This is a 3-4 undershift with the line shifted away from tight end and the 'backer towards the tight end

From 2018 Super Bowl. Donald on the weakside guard. Ideal for making plays in backfield

This year Brandon Staley, the Rams new defensive coordinator is mixing it up more. They still play the under, but after two games when they are in base or in nickel when there is a tight end on the field they are running the overshift more often than the under. This puts Aaron Donald on the shoulder of the guard on the tight end side. 

This is actually a 4-3 over. Staley worker for Vic Fangio in Denver, they ran both overs and unders
but if we had to guess, the over was more often employed

A 3-4 over, putting the 3-tech (in this case a 4i) on the tight end side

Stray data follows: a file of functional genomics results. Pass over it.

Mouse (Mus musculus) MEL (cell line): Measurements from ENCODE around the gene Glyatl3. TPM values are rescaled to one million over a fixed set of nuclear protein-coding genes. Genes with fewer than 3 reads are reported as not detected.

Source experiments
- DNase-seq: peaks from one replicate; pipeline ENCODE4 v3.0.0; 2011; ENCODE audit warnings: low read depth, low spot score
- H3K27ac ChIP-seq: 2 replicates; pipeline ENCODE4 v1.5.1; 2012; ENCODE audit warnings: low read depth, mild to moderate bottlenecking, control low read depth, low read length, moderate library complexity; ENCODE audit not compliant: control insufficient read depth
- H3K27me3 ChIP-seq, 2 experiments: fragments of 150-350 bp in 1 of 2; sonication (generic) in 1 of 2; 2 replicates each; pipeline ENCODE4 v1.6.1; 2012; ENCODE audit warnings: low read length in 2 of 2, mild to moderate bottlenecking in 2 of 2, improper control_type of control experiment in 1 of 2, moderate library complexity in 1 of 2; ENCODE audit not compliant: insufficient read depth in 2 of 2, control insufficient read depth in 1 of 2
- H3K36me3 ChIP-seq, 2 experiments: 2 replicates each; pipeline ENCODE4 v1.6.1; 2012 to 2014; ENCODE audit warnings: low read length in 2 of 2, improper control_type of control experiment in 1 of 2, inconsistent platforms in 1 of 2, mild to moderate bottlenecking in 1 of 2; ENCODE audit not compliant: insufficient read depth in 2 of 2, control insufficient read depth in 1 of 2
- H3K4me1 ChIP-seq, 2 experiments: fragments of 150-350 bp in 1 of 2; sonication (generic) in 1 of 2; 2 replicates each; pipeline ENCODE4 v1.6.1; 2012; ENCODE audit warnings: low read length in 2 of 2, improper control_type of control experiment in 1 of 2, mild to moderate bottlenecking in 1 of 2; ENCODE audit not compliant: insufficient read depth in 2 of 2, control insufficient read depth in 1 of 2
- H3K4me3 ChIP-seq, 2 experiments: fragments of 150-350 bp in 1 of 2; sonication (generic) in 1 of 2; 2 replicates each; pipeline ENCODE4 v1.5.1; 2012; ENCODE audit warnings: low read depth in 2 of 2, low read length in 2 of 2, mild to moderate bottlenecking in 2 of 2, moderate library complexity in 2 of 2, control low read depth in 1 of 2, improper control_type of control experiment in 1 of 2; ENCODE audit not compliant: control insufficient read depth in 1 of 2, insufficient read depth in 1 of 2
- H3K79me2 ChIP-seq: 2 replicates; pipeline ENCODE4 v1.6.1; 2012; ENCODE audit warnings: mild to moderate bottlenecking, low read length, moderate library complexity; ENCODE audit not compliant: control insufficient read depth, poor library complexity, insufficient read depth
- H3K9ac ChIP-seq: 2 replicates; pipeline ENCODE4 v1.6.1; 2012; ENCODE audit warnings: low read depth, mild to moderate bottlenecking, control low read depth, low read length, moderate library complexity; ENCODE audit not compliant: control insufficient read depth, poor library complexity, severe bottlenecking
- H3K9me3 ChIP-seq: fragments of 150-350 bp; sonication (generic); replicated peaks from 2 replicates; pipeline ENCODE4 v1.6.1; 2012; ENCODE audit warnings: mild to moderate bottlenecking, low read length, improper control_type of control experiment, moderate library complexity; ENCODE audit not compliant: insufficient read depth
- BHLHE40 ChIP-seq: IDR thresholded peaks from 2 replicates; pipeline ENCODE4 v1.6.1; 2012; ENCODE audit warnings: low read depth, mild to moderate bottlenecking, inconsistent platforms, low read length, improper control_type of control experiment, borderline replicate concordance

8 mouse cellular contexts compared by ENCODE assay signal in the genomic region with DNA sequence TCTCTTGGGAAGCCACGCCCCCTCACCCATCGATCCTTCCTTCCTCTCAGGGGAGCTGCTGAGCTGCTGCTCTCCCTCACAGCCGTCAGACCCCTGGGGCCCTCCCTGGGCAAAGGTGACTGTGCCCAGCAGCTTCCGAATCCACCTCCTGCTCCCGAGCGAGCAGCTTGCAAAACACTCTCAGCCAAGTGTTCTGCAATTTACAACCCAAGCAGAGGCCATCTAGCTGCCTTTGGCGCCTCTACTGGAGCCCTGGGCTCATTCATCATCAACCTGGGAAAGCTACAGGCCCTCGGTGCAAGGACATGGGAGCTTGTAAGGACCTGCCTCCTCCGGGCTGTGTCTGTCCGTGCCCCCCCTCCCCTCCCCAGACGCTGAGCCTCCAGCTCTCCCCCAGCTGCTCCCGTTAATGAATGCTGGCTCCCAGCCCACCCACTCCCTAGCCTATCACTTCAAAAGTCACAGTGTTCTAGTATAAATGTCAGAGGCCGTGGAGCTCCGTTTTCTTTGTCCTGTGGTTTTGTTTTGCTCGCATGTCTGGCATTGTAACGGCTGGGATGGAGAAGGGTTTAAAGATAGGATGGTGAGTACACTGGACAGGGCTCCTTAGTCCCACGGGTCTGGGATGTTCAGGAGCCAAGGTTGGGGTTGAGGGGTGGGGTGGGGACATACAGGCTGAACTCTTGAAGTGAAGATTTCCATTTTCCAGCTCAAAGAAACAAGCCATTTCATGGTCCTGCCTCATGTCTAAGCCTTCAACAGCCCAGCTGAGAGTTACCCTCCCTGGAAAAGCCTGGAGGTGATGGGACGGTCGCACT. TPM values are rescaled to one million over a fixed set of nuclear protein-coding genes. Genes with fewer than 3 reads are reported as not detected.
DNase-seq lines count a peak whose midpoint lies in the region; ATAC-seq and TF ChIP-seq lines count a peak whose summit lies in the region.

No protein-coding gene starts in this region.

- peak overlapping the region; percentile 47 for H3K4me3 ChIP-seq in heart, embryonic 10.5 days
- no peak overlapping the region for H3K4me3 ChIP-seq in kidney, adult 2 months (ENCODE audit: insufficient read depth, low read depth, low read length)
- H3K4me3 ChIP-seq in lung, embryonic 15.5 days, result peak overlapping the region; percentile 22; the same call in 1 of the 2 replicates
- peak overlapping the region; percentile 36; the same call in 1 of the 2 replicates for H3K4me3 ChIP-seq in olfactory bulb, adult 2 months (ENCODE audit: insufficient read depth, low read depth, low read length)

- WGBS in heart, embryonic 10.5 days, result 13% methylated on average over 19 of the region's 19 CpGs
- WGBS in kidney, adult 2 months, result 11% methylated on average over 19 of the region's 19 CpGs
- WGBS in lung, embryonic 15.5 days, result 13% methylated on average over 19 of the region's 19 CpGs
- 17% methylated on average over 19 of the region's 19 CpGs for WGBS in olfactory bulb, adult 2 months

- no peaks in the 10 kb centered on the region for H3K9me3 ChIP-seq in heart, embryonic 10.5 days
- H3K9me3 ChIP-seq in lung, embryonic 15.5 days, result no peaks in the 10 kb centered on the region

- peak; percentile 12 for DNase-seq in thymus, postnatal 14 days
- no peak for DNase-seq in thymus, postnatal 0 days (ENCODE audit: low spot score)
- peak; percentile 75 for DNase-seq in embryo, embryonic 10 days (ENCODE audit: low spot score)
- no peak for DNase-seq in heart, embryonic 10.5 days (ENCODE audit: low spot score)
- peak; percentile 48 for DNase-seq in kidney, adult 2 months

Overshift—line shifted to the tight end, linebackers away. This is nickel, but the principle still applies


And over. Dallas with H-B, usually second TE is treated the same as a fullback. Floyd, a left linebacker not a "Sam" in this case is a defensive end and Kiser is the "Sam". The 3-tech, Donald, is on the strong side. 

Staley doesn't run the over as much as Phillips ran the under, but it is still a change. Both coaches would mix in the Bear front which puts a defensive lineman over both guards and the center, though after just two games it's hard to know, but Staley did it quite a big versus Dallas, a team with a great runner. 

This is an under, with Donald on weak side, though with nickel personnel. Similar to Wade Phillips

Theories differ as to what is better and why. The "over" traditionally is thought to be better versus strong side runs, having the extra defender to the strong side, but vulnerable to weakside runs due to a "bubble" on the weakside. If the backside can be secured and the frontside plays their gap, it can be hard to run strongside. But that is in theory. The offense gets paid, too, and they are paid to be able to run strong or weak or whatever play is called.